Picks and Pans Review: Shoot the Moon

updated 02/15/1982 AT 01:00 AM EST

originally published 02/15/1982 AT 01:00 AM EST

From the moment Albert Finney walks out on Diane Keaton, his wife of 15 years and mother of their four school-age daughters, Shoot the Moon reverberates with little jolts of recognition for anyone whose life has been touched by divorce. The film's subject is the shock, pain and adjustment of the first month of a couple's separation, and despite the obvious emotional engineering, nothing feels pat. Bo (Melvin and Howard) Goldman's caustic, honest screenplay can also be prankishly funny, as when the kids must cope with Karen Allen, as the stylish divorcée Finney moves in with, and Peter Weller, as the sexy contractor Keaton takes to her bed. The three younger children are excellent, but Dana Hill (of TV's Fallen Angel), as the troubled, back-talking eldest, rakes the heart. Director Alan (Fame) Parker keeps the film's melodramatic moments under firm control and elicits remarkable work from his two stars. Keaton is Annie Hall matured, sexually spirited and possessing a fiery new edge. As for Finney, after three recent film fizzles (Wolfen, Looker, Loophole), the delight he takes in such meaty material is almost palpable. "You always had such a pretty smile," he says to Keaton, momentarily forgetting that he has just erased her from his life. The longing and loss in that remark is the essence of the film: a hardboiled counter-valentine for the '80s. (R)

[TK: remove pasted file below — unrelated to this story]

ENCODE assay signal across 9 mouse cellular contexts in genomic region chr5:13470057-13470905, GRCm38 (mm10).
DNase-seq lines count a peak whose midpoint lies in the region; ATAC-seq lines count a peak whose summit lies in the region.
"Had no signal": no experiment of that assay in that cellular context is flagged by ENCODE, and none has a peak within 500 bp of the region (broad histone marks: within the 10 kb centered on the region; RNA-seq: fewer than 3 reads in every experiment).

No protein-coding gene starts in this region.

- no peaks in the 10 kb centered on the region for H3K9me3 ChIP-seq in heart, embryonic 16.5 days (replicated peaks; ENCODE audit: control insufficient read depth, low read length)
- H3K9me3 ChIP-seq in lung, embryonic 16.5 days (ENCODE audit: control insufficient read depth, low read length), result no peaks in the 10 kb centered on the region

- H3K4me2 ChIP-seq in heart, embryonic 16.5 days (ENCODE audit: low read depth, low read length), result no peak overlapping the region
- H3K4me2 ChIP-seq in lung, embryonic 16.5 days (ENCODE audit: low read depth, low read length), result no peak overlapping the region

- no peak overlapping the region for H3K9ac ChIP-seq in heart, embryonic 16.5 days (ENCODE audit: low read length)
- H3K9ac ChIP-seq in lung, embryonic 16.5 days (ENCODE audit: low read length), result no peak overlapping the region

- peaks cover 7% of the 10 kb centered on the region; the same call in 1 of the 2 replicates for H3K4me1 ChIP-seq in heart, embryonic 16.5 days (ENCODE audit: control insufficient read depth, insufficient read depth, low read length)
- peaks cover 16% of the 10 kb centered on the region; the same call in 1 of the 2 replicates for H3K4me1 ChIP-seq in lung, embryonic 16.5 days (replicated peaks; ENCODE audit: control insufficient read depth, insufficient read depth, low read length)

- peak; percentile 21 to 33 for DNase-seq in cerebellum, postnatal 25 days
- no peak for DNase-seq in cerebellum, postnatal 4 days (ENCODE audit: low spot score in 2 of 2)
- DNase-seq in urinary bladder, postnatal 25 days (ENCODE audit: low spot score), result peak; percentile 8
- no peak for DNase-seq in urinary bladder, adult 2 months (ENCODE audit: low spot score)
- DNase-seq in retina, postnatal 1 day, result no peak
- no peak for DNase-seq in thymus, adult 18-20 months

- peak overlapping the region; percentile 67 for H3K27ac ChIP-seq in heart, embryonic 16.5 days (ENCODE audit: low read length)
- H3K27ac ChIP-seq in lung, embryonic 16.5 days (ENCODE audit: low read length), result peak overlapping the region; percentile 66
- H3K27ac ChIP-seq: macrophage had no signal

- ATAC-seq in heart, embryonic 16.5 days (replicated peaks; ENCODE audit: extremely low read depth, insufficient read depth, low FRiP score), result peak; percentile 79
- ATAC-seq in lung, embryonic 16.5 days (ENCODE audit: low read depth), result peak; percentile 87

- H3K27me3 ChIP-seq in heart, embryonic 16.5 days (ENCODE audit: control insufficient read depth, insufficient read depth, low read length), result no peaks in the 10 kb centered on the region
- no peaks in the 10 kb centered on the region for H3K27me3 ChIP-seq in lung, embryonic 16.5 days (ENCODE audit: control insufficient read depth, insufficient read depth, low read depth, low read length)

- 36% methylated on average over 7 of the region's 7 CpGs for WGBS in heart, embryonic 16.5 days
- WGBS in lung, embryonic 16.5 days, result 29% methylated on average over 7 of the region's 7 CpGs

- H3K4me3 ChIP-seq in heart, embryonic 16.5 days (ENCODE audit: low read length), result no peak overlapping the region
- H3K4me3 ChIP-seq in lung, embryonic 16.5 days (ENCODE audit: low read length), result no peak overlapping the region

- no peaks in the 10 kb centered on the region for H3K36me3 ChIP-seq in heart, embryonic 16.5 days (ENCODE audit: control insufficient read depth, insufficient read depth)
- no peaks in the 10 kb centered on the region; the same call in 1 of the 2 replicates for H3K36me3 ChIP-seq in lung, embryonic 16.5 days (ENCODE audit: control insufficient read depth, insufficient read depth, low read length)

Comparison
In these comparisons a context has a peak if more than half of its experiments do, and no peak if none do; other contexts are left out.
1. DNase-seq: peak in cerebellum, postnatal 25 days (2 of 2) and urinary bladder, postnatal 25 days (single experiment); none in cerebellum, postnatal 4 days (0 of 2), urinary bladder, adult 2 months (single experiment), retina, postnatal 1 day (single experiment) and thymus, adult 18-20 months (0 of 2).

From Our Partners